SA hope Centurion works its magic

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TELFORD VICE, Centurion

NOWHERE in the world are SA as successful as they are at Centurion, where the second test against New Zealand starts on Saturday.

Any idea why, Faf du Plessis?

“Honestly I don’t know,” SA captain Du Plessis said on Friday.

“Some grounds it just happens and you take that into the game, and some grounds it just doesn’t happen.

“I don’t know why Durban hasn’t been a great hunting ground for us and I can’t tell you why Centurion has.

“I think we understand things better here and we know the recipe of getting there better than at any other ground.”

Exponentially better, it seems.

SA have won 16 of the 21 tests they have played at Centurion and lost only two. That’s a success rate of 76.19%, a figure that drops to 41.51% at Newlands and 38.89% at the Wanderers.

At Kingsmead, where the first test against the Kiwis was condemned to stalemate by rain and a soft outfield, SA have won exactly a third of their matches.

Their dominance at Centurion even survived their dismal campaign last season. It was the scene of their only victory, against England, in the six tests they played.

Du Plessis will hope the ground works its magic again to help his team overcome an unconvincing batting performance in Durban, where they were dismissed for 263 despite Stephen Cook, Hashim Amla, Du Plessis, Temba Bavuma, Quintin de Kock and even Kagiso Rabada all scoring more than 20.

“We just needed one guy to get a 100 and that would have taken us to 300-plus,” Du Plessis said. On that wicket that would have been a really good score.

“When we’ve been really good as a test unit we’ve always got hundreds, so that’s our objective.”

The converse applied to what Du Plessis clearly considered a less than solid New Zealand batting line-up.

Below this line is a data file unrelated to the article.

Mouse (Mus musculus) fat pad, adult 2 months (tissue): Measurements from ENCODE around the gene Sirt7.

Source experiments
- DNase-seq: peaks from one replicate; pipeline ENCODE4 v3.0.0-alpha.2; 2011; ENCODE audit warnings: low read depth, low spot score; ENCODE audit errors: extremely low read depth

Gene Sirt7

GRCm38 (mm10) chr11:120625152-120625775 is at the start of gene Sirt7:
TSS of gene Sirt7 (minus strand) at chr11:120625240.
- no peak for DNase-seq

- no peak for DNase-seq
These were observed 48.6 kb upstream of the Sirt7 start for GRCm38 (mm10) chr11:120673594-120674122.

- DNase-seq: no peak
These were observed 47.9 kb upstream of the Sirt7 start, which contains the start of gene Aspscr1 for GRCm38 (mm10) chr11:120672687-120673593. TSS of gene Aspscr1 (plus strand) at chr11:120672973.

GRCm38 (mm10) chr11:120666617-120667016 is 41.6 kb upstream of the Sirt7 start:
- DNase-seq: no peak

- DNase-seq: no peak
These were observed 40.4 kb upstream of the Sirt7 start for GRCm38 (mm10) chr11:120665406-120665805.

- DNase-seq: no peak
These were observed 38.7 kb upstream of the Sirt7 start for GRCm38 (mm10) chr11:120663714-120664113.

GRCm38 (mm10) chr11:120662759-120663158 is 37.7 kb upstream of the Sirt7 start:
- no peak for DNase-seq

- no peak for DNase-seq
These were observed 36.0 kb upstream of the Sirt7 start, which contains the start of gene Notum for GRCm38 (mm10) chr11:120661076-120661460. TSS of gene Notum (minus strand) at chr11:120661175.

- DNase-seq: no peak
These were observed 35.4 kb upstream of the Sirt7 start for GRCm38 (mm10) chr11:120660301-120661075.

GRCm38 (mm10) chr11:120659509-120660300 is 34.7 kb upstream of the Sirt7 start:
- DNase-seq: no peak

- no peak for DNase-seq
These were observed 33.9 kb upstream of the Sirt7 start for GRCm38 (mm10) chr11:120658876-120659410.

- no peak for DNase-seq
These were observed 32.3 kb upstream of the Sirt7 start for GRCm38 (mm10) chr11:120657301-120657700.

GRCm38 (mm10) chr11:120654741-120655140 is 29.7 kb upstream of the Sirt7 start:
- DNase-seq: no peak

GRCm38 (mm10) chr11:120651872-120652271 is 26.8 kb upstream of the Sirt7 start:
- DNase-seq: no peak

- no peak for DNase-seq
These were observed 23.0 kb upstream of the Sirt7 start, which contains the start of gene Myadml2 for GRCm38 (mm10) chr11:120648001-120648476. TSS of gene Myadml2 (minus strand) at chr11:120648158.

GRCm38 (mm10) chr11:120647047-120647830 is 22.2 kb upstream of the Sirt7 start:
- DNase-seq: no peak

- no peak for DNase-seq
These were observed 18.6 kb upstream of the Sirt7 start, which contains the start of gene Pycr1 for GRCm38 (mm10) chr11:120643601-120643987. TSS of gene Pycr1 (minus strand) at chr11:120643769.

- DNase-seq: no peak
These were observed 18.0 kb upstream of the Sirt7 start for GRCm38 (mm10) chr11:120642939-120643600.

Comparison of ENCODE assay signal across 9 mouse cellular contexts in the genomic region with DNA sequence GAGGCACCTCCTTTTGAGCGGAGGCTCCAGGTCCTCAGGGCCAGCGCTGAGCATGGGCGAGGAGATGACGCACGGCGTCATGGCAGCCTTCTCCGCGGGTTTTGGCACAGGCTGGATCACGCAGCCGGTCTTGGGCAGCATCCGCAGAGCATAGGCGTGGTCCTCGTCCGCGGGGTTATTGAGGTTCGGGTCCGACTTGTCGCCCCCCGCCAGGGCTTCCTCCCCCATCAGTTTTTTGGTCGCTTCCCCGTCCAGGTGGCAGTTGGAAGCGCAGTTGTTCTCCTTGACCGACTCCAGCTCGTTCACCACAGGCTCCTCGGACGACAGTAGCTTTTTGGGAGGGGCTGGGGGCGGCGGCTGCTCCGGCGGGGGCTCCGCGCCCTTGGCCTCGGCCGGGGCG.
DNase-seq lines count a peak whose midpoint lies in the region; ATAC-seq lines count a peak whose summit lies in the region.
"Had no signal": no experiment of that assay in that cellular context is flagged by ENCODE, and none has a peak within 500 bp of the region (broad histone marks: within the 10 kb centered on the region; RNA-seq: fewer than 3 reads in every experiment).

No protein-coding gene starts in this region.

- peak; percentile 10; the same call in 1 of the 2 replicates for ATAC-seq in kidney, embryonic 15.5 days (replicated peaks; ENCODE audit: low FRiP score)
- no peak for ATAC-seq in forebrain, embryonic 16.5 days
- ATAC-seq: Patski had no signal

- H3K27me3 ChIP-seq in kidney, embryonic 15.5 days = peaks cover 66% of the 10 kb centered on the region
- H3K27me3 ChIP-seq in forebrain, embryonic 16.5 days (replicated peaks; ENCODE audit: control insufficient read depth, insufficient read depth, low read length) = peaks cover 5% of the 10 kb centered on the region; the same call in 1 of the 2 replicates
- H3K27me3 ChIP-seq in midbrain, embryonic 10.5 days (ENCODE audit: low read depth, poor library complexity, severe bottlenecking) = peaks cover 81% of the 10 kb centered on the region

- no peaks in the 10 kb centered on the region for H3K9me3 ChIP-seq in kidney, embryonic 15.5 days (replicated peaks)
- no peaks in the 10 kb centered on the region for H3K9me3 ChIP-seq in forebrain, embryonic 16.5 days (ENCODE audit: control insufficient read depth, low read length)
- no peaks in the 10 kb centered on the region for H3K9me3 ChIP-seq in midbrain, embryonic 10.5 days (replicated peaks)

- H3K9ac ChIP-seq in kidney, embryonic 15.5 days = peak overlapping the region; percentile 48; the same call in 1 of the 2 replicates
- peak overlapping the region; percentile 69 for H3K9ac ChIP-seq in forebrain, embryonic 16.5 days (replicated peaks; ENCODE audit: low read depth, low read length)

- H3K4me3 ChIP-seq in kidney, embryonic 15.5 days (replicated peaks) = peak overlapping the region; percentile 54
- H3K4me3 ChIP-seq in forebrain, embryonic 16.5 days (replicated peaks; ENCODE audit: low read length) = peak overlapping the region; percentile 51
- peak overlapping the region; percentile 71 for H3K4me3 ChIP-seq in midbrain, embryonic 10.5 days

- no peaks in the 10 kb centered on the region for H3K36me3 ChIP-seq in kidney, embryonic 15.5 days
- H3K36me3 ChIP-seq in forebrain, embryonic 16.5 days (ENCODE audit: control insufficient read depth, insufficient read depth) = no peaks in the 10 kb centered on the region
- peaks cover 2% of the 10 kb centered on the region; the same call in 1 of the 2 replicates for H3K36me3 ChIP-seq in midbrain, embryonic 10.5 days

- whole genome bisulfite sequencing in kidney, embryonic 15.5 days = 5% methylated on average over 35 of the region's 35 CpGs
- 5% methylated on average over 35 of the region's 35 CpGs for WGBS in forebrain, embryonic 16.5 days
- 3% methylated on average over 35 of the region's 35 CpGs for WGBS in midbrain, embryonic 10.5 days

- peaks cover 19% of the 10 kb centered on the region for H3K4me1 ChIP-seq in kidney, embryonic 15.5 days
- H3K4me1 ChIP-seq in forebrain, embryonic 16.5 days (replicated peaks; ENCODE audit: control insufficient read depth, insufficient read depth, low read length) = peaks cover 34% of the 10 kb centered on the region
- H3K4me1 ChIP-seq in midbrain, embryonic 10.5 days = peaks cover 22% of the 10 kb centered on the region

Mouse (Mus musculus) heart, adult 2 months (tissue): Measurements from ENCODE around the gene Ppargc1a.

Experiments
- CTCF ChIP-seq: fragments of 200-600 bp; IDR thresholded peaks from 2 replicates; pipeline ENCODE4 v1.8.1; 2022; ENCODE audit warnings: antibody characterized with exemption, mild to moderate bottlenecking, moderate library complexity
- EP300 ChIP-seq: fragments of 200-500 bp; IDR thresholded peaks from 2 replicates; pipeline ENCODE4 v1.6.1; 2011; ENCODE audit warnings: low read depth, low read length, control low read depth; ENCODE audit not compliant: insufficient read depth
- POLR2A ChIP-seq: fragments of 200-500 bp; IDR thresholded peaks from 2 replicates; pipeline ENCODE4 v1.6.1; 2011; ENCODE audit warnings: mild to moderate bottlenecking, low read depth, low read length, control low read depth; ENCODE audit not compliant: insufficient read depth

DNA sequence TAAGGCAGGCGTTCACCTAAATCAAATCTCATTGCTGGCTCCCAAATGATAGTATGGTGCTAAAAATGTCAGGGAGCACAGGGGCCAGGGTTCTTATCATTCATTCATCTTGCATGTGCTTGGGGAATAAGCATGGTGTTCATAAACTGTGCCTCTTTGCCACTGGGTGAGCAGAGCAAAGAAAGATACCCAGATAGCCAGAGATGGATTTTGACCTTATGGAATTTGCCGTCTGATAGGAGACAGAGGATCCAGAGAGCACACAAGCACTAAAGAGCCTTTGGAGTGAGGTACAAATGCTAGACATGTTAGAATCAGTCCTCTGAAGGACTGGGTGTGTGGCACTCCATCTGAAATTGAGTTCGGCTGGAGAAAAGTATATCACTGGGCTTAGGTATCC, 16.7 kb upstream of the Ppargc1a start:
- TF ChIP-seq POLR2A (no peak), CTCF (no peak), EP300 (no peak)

“They’re not a team that bats to No. 10 or 11, so if you can make inroads and get through their high quality batsmen in the top order you can put some pressure on them,” he said.

Dale Steyn and Vernon Philander were the only bowlers SA used in the first test, but Du Plessis gave his attack – and the Kiwis’ – a vote of confidence.

“There are high quality bowlers in both teams and it’s going to be a good battle between them,” he said.

Quite which batsmen or bowlers SA as well as New Zealand will send into the fray won’t be revealed before the toss.

“The wicket looks a touch on the soft side, a little bit moist,” Du Plessis said.

“It’s quite a tough decision to make. We’re trying to look at all the angles.

“We’re not too sure what to expect – we think it might be slow.

“We’re looking at all the different combinations, whether it’s playing an allrounder or an extra seamer or without playing a spinner. We’re not sure yet.”

Wayne Parnell, Kyle Abbott and Chris Morris, none of whom played at Kingsmead, will be keen to find out whether they crack the nod.

New Zealand captain Kane Williamson was more willing to commit himself on that score before training on Friday.

“It’s hard to imagine many changes but we just want to have a look at the wicket,” he said, adding that the visitors were mulling “an extra spin option”.

That could mean game time for both left-armer Mitchell Santner, who took 2/22 in 11 overs in Durban, and leg spinner Ish Sodhi.

All of which will be settled on Saturday, when New Zealand will try to win their first ever test series against SA – who will be bent on clinching the victory that would bump them from seventh to sixth in the rankings.

Disquiet has been voiced repeatedly in the SA camp this week that so much should ride on the result of one match.

But Williamson would have none of it.

“I don’t know if you have too many lotteries in test cricket; the team that plays the more consistent cricket over five days generally wins the game,” he said.

Damn straight. Now get on with it.

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